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Volume 588: debated on Monday 24 November 2014

On 26 October, our troops left Camp Bastion and, as confirmed by the Secretary of State, the final UK personnel left Kandahar airfield yesterday. All of our major equipment and matériel has now left the country. A few hundred UK personnel remain in Kabul, at the invitation of the Afghans, to train the Afghan army’s future officers and provide continuing support to Afghan security ministries. I share the Defence Secretary’s view that our armed forces can take great pride in the completion of their deployment to southern Afghanistan. Thanks to their courage and dedication, the country has the best possible chance of a stable future. Our departure from Kandahar airfield is therefore an historic milestone.

Is not the need for a swift start to an inquiry into the Afghan war proved by the fact that today is the fifth anniversary of the start of the Chilcot inquiry, which planned to report within 12 months? Do not the loved ones of the 179 of our brave soldiers who lost their lives in Iraq need to know the truth and why they were sent there in pursuit of non-existent weapons of mass destruction, and the relatives of the 451 casualties need to know why we went into Helmand in the belief that not a shot would be fired? Can the Minister give us an assurance that these reports are not being delayed by those who will be judged guilty by them?

It was 453, and we honour them all. We have been learning tactical lessons through our operations in Afghanistan, such as better detection and defusing of IEDs. Of course we will want to look at broader lessons that can be learned from the campaign, but our focus has been on a successful draw-down and no decisions have been taken yet on any review. In making such a decision on a review, the Government will wish to learn how best any improvements could be made both quickly and practically.

I welcome the Government’s role in bringing together the London conference on Afghanistan, which is taking place on 4 December. Will the Minister briefly update the House on what the Government’s aims are? How hopeful are the Government of being successful at that conference?

The conference will centre mainly on economic development, but it is worth recording that we should be very proud of what our armed forces have done. We have assisted in training the Afghans to deliver their own security and to protect their elections, which led to the first democratic transfer of power in Afghanistan’s history and the election of a national unity Government. It is now for the Afghans to determine their own future, with our ongoing support. They have done this because of the hard work of our troops. We have given them a chance; we must hope they will take it.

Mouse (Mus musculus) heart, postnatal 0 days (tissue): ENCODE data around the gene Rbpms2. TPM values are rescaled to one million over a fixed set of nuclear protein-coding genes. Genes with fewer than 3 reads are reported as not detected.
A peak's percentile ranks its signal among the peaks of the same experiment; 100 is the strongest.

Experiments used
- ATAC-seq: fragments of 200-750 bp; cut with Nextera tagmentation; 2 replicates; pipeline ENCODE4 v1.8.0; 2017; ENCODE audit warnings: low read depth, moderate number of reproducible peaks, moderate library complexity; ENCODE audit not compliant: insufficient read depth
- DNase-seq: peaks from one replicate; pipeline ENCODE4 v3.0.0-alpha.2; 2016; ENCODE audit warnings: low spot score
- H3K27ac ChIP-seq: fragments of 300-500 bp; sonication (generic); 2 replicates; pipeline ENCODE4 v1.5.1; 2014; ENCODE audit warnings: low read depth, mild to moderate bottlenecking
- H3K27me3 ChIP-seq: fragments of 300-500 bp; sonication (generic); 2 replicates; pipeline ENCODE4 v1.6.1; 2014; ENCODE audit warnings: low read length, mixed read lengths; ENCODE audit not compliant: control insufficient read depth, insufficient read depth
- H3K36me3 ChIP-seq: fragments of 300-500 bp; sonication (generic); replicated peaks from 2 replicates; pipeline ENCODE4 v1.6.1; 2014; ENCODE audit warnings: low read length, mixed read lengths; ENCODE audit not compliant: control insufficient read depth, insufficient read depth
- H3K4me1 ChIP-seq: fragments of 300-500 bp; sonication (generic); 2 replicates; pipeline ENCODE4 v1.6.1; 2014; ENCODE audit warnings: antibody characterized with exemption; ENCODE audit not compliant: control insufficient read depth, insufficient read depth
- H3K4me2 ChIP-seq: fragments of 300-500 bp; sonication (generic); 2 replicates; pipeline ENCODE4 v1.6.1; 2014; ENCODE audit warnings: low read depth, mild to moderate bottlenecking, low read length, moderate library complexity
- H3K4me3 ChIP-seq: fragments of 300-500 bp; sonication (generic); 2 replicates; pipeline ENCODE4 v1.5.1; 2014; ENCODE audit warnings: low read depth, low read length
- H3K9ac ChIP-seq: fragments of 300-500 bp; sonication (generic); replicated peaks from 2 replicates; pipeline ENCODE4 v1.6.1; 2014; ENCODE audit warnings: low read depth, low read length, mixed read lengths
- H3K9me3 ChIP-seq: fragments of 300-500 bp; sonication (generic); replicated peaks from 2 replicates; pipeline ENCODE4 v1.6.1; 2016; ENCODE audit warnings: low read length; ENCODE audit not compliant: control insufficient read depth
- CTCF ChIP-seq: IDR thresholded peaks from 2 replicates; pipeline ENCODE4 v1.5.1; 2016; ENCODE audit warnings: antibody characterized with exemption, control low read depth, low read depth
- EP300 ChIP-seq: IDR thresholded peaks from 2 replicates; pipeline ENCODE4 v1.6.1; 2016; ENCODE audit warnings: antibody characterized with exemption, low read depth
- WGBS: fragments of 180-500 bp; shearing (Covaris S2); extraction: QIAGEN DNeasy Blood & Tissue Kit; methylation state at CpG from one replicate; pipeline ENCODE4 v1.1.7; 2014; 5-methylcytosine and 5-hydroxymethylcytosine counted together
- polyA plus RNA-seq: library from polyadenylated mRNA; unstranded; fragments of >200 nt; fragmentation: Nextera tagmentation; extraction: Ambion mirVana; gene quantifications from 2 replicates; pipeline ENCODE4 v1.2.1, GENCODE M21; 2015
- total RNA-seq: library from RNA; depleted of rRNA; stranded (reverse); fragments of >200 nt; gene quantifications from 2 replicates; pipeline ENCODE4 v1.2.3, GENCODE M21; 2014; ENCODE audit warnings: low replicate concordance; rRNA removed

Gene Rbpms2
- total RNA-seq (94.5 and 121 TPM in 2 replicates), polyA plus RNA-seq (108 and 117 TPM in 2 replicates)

The position of Afghan interpreters is of great concern. Only a very few have been given the right to settle in this country. Can the Minister give us an assurance that the rest of them will be protected? After all, they sacrificed their lives on behalf of our country.

We have two schemes in place—those who served alongside UK forces for substantial periods are eligible to receive financial packages, and those who served alongside us on the front line have, in some cases, the option of resettlement in the United Kingdom. So far about 350 have opted for the resettlement package. There is a separate intimidation policy which protects those locally employed civilians at risk as a result of their employment with Her Majesty’s Government. In the most extreme cases that includes the option to resettle in the United Kingdom. The processing of those cases is ongoing, but it is important to remember that there are two schemes working in parallel.